Trial Results: ECOG-ACRIN research round-up – Fall 2022September 26, 2022
Now Enrolling: The EA2205 research study is testing a new treatment approach for a rare form of liver cancerSeptember 26, 2022
Researchers at the ECOG-ACRIN Cancer Research Group are leading five clinical trials that explore possible new treatments for adults with head and neck cancers. These cancers can involve the mouth, throat, voice box (larynx)—or, much more rarely, the nose/sinuses or saliva glands.
Head and neck cancers and their standard treatments—surgery, radiation, or chemotherapy—can affect how a person looks, talks, eats, or breathes. ECOG-ACRIN researchers hope that the following studies will not only lead to a better prognosis for patients but also help reduce harmful side effects that can have a profound negative impact on quality of life.
These cancers usually begin in the squamous cells that line the mucous membranes inside the head and neck. Thus, doctors often refer to them as head and neck squamous cell carcinomas or HNSCC.
Head and neck cancer with a tumor gene mutation
Clinical trial EA3132 is for patients who have had surgery for head and neck cancer. An earlier study showed that a quarter to one-third of the patients whose tumors had a mutation in a gene known as p53 had a higher risk of cancer coming back. This trial is testing whether adding chemotherapy to radiation after surgery will help lower this risk.
This phase 2 trial is more than halfway to its goal of enrolling 189 patients.
The study is led by Robert Ferris, MD, PhD of the University of Pittsburgh/UPMC Hillman Cancer Center.
HPV throat cancer
The EA3161 trial is for patients with HPV throat cancer that has spread to nearby tissue or lymph nodes. The usual treatment for these patients is surgery, chemotherapy, and radiation therapy. This trial seeks to determine whether adding a drug that helps the body’s immune system fight cancer to the usual treatment will improve overall survival. The drug is called nivolumab, and it is a type of immunotherapy.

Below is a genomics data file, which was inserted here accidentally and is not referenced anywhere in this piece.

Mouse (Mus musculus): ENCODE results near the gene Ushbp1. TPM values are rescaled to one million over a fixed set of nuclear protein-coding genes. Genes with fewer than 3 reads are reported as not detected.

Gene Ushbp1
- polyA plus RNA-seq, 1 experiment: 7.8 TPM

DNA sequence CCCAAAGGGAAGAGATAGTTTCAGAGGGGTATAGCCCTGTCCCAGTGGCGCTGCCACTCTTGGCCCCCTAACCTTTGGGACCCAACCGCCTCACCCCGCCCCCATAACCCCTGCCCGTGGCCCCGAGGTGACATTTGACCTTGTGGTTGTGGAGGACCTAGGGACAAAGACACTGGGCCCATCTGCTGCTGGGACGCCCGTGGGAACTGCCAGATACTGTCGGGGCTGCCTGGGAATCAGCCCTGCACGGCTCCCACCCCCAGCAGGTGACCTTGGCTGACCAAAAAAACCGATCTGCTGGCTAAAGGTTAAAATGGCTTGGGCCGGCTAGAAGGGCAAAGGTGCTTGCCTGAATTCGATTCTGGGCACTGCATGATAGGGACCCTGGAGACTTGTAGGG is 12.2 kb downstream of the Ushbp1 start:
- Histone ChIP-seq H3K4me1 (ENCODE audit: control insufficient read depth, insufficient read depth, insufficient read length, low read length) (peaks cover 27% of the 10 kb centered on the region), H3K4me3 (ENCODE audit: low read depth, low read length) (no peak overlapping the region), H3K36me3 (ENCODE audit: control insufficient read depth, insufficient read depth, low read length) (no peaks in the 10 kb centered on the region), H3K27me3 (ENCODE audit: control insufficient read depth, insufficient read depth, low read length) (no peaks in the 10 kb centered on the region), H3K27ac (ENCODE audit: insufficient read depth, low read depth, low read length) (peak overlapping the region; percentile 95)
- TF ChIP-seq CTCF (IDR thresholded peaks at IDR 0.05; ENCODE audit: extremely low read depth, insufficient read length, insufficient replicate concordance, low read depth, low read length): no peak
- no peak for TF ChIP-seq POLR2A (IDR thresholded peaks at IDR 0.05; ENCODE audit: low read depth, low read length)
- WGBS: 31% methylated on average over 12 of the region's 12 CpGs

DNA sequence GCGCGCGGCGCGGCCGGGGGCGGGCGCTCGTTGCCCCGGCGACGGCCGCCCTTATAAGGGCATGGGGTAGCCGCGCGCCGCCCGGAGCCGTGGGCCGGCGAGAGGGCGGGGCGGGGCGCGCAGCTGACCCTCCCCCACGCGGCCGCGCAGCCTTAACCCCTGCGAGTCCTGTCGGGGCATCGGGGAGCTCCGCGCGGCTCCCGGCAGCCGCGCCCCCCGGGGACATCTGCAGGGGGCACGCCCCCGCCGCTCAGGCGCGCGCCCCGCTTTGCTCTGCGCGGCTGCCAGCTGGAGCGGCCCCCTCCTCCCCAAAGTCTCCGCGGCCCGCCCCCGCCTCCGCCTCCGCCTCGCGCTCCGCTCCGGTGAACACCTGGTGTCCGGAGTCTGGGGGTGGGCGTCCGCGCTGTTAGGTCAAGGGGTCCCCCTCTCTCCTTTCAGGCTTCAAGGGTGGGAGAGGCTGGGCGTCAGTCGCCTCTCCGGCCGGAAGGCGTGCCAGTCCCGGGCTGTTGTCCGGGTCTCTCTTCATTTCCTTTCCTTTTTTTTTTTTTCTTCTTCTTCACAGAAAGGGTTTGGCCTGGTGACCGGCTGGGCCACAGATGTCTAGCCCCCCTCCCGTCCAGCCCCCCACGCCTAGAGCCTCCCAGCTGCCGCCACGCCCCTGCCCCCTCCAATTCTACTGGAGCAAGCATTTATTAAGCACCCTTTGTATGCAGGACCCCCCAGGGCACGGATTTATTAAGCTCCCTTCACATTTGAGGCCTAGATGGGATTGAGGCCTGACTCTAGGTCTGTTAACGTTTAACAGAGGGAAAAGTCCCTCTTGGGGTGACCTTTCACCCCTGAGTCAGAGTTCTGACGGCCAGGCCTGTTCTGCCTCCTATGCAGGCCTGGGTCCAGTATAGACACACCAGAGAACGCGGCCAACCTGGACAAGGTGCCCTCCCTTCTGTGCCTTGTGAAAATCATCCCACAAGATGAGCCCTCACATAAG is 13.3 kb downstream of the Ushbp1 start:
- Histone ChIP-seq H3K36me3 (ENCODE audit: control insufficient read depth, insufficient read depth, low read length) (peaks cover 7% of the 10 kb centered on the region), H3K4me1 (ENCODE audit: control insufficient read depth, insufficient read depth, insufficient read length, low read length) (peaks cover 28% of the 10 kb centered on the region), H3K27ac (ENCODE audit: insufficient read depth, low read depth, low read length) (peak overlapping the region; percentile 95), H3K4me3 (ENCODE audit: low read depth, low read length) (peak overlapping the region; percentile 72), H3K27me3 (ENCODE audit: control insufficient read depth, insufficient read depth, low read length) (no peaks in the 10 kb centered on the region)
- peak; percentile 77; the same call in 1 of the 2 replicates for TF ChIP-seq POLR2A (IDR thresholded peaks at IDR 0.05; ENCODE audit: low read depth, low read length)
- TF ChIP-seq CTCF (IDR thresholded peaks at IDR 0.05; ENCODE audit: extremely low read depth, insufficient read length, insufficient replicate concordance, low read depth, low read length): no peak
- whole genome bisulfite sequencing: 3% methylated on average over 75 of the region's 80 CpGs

This phase 3 study is also more than halfway to its goal of enrolling 636 patients.
The study is led by Nabil Saba, MD of Emory University/Winship Cancer Institute.
Nose and sinus cancer
The standard care for nose and sinus cancer is surgery followed by radiation. Surgery can result in the need to sacrifice the eye or skull bone. The EA3163 study is based on some encouraging results from small studies for a few patients who received chemotherapy before surgery. However, a larger, randomized study like this one is needed to determine whether adding chemotherapy before surgery may make the tumor smaller and reduce the amount of normal tissue that needs to be removed and treated with radiation.
This phase 2 trial aims to enroll 82 patients.
Dr. Nabil Saba (see above) is also leading this study.
Advanced head and neck cancer
The EA3191 trial is for patients who have had surgery and radiation for head and neck cancer, but cancer has come back, or there is new cancer in a different area of the head and neck. The usual approach for treating these patients is additional surgery, followed by chemotherapy with radiation. However, there is a great need for a less toxic alternative to this usual approach for these patients. This trial is testing whether an immunotherapy drug, pembrolizumab, may work better and result in fewer side effects.
This phase 2 study aims to enroll 282 patients.
The study is led by Dan Zandberg, MD of the University of Pittsburgh/UPMC Hillman Cancer Center.
Advanced head and neck cancer
Clinical trial EA3202 is for patients with advanced-stage head and neck cancer that does not respond—or stops responding—to treatment. It is testing the use of drugs that help the body’s immune system fight cancer with or without chemotherapy.
This trial has two parts, phase 2 and phase 3, and aims to enroll 430 patients in total. In this design, there is a seamless transition between phases, which may allow research questions to be answered more quickly.
The study is led by Aarti Bhatia, MD, MPH of Yale University/Smilow Cancer Hospital.
A note about phase 2 versus phase 3 cancer trials
- Phase 2 trials determine if the new treatment has an effect on a certain cancer or see how the new treatment affects the body and fights cancer. The number of people taking part is usually less than 100.
- Phase 3 trials compare the new treatment (or new use of a treatment) with the current standard treatment. The number of people taking part ranges from 100 to several thousand.